NTSB To Determine Cause Thursday Of Kentucky Plane Crash That Killed 49 - NewsOn6.com - Tulsa, OK - News, Weather, Video and Sports - KOTV.com |

NTSB To Determine Cause Thursday Of Kentucky Plane Crash That Killed 49

Updated:
WASHINGTON (AP) _ Numerous liability lawsuits stemming from last summer's crash of Comair Flight 5191 in Kentucky may hinge on where the National Transportation Safety Board lays blame.

Federal investigators also were expected to recommend ways to prevent such accidents. Interim findings by the NTSB, which was scheduled to discuss the accident at a meeting Thursday, focused on how the jetliner ended up on a runway too short for takeoff by commercial aircraft.

Forty-nine of the 50 people aboard died in the crash on Aug. 27, 2006, at Blue Grass Airport in Lexington, Ky.

No witnesses were expected to be called at the NTSB meeting, and the only discussion planned was to be between the five board members and their staff.

Commuter airline Comair has acknowledged at least some culpability. Pilots violated cockpit rules about extraneous conversation as they were going through their preflight checklist and may have been distracted as they steered the jet in the pre-dawn darkness onto the wrong runway.

Unclear, however, is whether anyone beyond Comair will share blame from the government.

Comair contends that the government itself _ specifically the Federal Aviation Administration, which runs the control tower at Blue Grass Airport _ also is partly responsible. At the time of the crash, only one controller staffed the tower, despite an FAA directive that at least two should keep watch.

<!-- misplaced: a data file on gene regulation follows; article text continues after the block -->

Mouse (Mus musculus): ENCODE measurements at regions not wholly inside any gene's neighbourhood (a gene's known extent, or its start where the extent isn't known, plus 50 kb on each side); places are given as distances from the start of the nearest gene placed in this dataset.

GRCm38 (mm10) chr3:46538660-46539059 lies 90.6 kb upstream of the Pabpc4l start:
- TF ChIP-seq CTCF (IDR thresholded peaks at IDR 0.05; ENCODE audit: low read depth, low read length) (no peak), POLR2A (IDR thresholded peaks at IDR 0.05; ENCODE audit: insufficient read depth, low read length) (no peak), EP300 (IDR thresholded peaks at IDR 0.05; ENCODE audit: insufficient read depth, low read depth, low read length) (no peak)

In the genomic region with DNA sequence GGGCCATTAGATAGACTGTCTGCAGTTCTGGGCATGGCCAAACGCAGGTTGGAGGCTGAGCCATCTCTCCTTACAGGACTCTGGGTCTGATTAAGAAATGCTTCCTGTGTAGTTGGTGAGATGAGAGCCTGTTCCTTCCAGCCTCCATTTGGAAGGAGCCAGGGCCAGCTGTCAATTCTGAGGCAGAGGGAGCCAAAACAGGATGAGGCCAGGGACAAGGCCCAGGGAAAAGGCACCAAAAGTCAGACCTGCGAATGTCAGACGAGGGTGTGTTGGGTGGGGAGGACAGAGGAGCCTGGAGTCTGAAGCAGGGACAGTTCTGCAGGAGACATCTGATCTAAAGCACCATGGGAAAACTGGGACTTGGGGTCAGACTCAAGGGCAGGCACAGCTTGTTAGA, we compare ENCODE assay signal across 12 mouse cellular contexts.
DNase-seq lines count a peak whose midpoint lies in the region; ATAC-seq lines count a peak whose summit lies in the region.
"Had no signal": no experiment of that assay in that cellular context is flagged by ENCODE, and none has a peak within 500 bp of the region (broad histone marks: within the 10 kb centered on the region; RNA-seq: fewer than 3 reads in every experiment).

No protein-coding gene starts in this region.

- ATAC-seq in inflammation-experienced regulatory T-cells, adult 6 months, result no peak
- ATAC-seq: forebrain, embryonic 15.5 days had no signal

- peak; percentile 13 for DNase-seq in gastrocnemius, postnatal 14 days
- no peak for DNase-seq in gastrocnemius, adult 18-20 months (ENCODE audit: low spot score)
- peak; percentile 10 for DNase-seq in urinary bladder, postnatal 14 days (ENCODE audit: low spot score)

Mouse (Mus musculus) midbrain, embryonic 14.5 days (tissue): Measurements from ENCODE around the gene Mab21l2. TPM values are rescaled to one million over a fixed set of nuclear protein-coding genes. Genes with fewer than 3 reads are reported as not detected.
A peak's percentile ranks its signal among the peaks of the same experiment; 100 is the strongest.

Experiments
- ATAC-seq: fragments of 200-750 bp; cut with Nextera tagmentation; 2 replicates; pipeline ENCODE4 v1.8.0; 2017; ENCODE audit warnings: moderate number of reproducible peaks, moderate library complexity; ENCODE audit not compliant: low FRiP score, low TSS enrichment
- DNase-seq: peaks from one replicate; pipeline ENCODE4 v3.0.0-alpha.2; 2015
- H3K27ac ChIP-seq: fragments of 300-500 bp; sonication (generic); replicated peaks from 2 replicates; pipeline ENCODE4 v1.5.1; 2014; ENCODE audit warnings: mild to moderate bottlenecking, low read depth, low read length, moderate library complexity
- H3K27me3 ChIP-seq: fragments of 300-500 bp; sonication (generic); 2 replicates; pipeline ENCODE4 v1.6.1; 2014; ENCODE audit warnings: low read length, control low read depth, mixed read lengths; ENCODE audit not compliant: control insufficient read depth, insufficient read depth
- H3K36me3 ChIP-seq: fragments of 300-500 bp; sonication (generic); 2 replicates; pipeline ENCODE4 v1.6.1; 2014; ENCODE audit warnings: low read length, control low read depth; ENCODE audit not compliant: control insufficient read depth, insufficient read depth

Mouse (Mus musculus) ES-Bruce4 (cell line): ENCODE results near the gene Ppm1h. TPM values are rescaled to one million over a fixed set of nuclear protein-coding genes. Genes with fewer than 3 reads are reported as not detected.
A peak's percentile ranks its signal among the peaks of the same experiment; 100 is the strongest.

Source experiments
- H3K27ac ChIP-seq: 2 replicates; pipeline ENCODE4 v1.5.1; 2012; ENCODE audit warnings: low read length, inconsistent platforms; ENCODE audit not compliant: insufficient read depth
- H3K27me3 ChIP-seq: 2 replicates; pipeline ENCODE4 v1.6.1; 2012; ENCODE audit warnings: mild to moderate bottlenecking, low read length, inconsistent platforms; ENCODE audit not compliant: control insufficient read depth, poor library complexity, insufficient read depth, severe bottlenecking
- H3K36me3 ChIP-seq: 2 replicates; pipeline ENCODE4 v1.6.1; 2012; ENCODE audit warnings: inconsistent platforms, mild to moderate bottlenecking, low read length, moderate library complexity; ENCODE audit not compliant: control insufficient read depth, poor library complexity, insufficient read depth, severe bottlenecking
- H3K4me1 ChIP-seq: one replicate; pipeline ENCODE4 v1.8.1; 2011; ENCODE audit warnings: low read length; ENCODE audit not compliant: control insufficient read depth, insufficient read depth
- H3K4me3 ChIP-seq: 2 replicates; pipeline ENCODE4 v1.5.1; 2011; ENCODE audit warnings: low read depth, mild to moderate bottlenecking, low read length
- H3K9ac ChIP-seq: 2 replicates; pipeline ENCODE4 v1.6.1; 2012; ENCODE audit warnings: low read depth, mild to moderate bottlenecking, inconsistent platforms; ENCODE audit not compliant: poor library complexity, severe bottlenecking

Also under scrutiny is a construction project at the airport that altered the taxiway route just a week before the crash. Airport officials insist the project complied with FAA guidelines, but the updated route didn't appear in a manual carried by Comair pilots and wasn't broadcast over the tower's audio system to pilots that morning.

One lawsuit filed by a victim's family makes a case against manufacturer Bombardier, suggesting that the plane should have been better suited to withstand flames. Autopsies showed that as many as 16 passengers inhaled smoke, suggesting they survived the impact but not the fire that followed.

The crash of the Bombardier Canadair CRJ-100 marked the end of what had been called the safest period in aviation history in the United States. There hadn't been a major crash since Nov. 12, 2001, when American Airlines Flight 587 plunged into a residential neighborhood in Queens, N.Y., killing 265 people, including five on the ground.
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